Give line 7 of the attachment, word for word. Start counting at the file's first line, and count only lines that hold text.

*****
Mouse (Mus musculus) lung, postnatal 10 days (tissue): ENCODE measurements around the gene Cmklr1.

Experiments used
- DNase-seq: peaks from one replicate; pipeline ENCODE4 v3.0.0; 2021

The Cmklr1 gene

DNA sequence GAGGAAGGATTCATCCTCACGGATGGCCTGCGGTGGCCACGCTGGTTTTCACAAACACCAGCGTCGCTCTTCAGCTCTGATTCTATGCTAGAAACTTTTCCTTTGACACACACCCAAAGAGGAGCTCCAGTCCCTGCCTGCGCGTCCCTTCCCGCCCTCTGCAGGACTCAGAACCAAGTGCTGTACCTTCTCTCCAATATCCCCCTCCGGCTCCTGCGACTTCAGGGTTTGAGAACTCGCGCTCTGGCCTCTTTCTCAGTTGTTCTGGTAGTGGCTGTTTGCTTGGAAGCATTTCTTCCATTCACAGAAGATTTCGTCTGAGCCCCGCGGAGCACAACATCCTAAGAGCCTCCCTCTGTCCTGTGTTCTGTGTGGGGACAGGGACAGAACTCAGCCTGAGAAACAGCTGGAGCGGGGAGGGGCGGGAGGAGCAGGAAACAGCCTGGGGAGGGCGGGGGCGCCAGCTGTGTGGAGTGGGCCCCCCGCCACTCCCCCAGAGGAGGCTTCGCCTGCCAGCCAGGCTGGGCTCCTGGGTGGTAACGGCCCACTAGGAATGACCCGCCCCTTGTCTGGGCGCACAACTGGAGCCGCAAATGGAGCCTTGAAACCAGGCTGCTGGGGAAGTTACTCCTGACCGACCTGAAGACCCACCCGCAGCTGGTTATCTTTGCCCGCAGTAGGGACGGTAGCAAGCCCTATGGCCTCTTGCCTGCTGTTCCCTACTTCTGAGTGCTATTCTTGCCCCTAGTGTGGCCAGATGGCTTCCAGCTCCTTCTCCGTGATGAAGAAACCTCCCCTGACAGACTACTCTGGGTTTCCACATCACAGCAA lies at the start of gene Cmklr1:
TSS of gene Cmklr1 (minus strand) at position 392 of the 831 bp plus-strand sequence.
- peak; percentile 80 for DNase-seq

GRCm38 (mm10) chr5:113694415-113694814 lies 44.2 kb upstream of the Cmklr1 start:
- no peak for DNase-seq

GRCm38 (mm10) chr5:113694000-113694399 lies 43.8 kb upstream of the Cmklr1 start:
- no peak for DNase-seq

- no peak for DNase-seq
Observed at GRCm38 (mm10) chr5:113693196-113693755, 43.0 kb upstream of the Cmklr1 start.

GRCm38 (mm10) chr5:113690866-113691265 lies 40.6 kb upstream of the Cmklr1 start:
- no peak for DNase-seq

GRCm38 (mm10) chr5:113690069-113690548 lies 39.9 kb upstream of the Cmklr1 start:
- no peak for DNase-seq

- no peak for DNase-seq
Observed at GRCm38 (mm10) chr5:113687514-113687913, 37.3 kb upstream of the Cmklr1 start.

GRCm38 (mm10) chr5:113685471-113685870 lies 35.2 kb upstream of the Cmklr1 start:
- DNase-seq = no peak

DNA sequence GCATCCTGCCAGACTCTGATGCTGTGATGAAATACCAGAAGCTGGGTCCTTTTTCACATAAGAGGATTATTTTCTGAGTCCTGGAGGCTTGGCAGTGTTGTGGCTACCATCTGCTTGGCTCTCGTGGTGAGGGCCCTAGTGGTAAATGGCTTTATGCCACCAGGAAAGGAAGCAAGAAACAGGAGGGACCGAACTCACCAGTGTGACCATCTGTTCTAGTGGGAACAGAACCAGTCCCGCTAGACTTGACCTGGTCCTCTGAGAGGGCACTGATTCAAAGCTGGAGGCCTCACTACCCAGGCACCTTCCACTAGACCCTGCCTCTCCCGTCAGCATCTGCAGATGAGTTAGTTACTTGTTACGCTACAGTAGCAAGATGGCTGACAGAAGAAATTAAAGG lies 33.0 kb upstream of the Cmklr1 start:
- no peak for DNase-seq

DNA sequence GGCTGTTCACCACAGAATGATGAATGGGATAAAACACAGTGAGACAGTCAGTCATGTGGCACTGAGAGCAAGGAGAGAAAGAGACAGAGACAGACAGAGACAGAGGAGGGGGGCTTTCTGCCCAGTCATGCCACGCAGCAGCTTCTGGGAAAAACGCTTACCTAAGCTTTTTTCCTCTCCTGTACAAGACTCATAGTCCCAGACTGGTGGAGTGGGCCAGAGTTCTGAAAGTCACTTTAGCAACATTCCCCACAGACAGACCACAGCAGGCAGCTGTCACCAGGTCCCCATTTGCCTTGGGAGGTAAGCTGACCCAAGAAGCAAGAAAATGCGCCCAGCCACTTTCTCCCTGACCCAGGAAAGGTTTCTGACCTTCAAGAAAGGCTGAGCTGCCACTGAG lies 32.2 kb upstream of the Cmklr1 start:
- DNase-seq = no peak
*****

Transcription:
- peak; percentile 80 for DNase-seq